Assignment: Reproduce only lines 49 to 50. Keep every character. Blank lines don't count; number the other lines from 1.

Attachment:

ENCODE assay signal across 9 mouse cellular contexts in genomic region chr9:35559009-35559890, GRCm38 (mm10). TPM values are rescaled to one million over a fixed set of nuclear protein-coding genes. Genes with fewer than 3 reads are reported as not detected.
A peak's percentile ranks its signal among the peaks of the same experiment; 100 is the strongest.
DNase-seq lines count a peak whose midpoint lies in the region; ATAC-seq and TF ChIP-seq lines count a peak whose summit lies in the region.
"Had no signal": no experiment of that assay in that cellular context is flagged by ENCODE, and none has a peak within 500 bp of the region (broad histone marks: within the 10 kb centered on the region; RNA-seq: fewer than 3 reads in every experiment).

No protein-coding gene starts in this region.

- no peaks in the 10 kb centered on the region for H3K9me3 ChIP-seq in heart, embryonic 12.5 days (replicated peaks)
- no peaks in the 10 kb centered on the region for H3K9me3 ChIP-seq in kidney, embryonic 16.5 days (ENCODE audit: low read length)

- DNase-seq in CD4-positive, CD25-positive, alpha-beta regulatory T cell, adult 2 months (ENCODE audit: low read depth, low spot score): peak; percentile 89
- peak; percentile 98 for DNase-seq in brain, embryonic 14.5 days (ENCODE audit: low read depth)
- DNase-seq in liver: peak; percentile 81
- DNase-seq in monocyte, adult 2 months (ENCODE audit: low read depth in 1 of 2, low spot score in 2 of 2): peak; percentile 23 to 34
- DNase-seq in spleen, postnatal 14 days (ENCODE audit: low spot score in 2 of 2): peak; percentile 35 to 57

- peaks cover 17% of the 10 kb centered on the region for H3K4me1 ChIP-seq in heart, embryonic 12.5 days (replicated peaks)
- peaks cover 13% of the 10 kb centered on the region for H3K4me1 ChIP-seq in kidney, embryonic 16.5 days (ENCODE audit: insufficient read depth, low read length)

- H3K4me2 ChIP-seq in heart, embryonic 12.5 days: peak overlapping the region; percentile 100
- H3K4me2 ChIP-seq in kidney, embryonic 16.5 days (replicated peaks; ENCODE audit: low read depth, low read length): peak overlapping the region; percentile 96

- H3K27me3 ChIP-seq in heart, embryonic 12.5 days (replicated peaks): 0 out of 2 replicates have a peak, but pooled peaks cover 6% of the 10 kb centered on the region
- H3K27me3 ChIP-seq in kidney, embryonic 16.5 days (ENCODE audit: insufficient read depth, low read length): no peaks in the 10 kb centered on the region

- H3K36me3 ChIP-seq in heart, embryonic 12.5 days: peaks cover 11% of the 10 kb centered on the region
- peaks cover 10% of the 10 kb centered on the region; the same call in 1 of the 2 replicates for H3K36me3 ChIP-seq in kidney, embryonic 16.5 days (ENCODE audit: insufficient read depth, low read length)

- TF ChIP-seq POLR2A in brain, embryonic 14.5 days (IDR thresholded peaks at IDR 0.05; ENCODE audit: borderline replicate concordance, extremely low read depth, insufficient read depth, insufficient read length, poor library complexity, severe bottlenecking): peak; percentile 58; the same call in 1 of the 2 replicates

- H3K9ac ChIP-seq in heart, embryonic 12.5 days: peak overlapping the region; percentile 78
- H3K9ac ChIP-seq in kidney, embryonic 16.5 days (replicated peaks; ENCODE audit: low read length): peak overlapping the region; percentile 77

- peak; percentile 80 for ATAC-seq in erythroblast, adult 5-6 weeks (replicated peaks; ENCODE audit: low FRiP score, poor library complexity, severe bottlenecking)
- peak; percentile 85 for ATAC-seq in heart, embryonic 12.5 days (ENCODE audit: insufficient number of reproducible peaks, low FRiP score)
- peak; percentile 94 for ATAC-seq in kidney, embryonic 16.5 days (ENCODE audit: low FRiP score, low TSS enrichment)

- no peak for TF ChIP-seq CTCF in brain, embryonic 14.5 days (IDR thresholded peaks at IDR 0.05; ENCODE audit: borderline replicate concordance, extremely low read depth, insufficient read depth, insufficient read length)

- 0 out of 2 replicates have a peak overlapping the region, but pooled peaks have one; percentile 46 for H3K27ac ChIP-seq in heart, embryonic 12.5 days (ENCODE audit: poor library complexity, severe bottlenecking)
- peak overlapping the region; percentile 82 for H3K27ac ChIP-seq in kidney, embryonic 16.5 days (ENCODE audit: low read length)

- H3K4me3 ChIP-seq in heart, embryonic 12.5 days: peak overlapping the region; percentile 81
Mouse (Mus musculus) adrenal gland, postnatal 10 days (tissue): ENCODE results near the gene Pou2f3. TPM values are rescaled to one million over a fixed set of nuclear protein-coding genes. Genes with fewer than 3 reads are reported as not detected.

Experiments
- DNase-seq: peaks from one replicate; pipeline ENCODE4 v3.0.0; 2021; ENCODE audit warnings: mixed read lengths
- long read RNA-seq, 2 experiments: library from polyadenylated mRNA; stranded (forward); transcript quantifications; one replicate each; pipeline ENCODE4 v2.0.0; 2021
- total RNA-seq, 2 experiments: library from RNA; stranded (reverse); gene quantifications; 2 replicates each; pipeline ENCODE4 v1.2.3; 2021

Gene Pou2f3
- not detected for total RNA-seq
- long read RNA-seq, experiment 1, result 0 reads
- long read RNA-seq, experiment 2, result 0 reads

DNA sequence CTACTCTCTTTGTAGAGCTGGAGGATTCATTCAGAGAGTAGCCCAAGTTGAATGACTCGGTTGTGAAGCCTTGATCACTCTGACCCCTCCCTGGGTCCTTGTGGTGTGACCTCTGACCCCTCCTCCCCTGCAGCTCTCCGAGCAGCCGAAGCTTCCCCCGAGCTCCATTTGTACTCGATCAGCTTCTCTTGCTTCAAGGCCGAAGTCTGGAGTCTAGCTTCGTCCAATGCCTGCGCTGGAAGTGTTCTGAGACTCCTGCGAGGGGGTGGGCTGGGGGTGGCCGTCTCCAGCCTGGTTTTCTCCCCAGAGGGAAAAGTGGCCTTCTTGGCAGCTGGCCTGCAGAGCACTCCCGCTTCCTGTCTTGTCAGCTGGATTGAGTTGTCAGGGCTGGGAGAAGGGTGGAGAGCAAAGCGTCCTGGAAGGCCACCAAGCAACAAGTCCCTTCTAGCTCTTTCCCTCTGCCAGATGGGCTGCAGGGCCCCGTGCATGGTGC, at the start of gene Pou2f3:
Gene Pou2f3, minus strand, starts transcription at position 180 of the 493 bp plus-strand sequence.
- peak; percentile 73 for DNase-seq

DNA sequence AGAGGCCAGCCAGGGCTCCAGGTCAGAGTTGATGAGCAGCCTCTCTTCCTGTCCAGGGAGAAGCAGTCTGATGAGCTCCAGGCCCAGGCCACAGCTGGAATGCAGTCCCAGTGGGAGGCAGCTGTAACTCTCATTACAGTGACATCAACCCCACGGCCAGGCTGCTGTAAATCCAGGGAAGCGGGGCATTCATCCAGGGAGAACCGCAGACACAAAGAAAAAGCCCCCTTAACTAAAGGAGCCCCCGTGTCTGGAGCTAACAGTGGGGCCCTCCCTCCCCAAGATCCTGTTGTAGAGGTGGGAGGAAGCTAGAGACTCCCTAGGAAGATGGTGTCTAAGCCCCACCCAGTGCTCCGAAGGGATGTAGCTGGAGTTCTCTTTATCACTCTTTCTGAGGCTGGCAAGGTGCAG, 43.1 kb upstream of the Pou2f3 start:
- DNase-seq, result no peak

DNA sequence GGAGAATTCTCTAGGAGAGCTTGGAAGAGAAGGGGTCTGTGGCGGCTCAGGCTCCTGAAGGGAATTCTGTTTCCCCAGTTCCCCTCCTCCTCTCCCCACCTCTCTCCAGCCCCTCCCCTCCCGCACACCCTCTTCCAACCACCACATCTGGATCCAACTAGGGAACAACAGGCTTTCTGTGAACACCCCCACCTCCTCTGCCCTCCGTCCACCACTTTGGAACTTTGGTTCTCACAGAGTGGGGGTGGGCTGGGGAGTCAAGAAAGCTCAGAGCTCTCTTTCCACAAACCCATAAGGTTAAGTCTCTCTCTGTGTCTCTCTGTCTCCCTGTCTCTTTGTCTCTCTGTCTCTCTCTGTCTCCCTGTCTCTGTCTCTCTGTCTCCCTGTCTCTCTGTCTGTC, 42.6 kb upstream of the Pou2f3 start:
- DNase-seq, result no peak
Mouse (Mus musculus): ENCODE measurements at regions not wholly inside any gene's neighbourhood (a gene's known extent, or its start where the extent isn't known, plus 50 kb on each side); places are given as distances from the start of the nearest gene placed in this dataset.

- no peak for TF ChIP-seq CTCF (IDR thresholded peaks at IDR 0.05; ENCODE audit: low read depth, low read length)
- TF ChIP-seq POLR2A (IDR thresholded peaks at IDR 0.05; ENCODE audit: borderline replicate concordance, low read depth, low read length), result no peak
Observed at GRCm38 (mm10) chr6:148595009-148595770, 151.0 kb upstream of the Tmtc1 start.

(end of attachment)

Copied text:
- TF ChIP-seq POLR2A (IDR thresholded peaks at IDR 0.05; ENCODE audit: borderline replicate concordance, low read depth, low read length), result no peak
Observed at GRCm38 (mm10) chr6:148595009-148595770, 151.0 kb upstream of the Tmtc1 start.